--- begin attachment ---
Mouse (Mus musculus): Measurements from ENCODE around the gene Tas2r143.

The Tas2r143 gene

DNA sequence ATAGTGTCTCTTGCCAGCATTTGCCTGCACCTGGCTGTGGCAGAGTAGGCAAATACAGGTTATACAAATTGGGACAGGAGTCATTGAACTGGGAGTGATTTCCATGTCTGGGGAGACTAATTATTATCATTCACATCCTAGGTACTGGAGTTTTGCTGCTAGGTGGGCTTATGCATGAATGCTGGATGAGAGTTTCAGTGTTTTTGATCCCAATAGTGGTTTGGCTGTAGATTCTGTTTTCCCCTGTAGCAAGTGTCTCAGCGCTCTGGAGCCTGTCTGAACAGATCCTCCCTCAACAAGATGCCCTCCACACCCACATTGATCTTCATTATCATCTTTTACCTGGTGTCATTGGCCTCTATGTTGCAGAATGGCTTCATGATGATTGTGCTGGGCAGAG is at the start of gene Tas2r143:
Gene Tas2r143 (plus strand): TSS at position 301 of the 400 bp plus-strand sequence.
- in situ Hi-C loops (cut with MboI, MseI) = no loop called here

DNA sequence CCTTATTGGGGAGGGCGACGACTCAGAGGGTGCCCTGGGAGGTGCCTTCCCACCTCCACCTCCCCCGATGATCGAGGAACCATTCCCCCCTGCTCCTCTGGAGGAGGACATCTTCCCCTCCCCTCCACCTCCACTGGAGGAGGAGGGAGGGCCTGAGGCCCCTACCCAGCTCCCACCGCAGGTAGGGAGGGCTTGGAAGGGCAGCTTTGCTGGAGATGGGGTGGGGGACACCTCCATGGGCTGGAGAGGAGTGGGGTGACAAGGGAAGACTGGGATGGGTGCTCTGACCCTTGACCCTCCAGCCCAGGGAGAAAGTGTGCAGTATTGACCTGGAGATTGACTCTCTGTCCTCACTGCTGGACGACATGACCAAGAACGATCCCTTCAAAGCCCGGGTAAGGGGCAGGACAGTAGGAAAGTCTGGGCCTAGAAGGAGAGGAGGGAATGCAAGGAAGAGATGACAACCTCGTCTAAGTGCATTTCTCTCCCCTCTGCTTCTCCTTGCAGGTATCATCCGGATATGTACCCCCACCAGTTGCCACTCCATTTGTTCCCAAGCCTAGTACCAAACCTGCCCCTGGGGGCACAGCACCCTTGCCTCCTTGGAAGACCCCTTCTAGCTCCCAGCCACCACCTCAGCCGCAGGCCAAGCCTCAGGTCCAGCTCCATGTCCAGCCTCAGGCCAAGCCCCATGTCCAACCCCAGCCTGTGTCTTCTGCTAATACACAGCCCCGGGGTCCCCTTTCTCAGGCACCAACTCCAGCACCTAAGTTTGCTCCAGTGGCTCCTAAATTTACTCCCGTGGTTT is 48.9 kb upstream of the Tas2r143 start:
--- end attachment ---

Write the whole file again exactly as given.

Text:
Mouse (Mus musculus): Measurements from ENCODE around the gene Tas2r143.

The Tas2r143 gene

DNA sequence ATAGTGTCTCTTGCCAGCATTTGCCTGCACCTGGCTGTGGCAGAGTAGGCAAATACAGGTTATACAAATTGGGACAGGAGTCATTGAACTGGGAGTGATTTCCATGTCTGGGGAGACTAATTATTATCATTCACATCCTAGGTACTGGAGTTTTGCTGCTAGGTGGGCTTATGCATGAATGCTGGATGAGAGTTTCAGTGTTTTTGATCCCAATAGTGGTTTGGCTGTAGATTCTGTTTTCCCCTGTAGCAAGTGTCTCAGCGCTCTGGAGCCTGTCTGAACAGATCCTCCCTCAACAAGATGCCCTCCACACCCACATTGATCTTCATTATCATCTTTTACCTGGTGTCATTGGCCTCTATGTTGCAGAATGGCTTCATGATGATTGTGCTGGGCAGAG is at the start of gene Tas2r143:
Gene Tas2r143 (plus strand): TSS at position 301 of the 400 bp plus-strand sequence.
- in situ Hi-C loops (cut with MboI, MseI) = no loop called here

DNA sequence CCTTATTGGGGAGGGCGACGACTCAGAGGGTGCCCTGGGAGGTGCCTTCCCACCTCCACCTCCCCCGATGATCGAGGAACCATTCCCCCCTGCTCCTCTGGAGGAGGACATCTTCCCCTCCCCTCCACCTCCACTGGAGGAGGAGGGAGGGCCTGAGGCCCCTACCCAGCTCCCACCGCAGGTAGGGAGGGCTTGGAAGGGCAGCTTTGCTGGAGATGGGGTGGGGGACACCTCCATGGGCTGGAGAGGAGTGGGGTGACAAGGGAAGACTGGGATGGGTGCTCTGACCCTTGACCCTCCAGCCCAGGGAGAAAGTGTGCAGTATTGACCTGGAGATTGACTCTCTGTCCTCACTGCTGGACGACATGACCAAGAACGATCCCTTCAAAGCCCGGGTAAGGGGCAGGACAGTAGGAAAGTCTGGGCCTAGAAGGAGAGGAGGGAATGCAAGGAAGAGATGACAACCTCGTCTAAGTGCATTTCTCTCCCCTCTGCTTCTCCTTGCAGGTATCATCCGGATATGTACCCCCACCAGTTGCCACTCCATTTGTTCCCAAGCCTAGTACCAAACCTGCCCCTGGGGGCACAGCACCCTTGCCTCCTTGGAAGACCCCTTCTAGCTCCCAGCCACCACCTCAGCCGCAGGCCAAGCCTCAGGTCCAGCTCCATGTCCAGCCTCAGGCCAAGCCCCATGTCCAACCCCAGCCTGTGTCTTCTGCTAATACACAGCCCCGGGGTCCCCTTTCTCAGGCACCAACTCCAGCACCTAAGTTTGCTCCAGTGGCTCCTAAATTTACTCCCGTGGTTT is 48.9 kb upstream of the Tas2r143 start: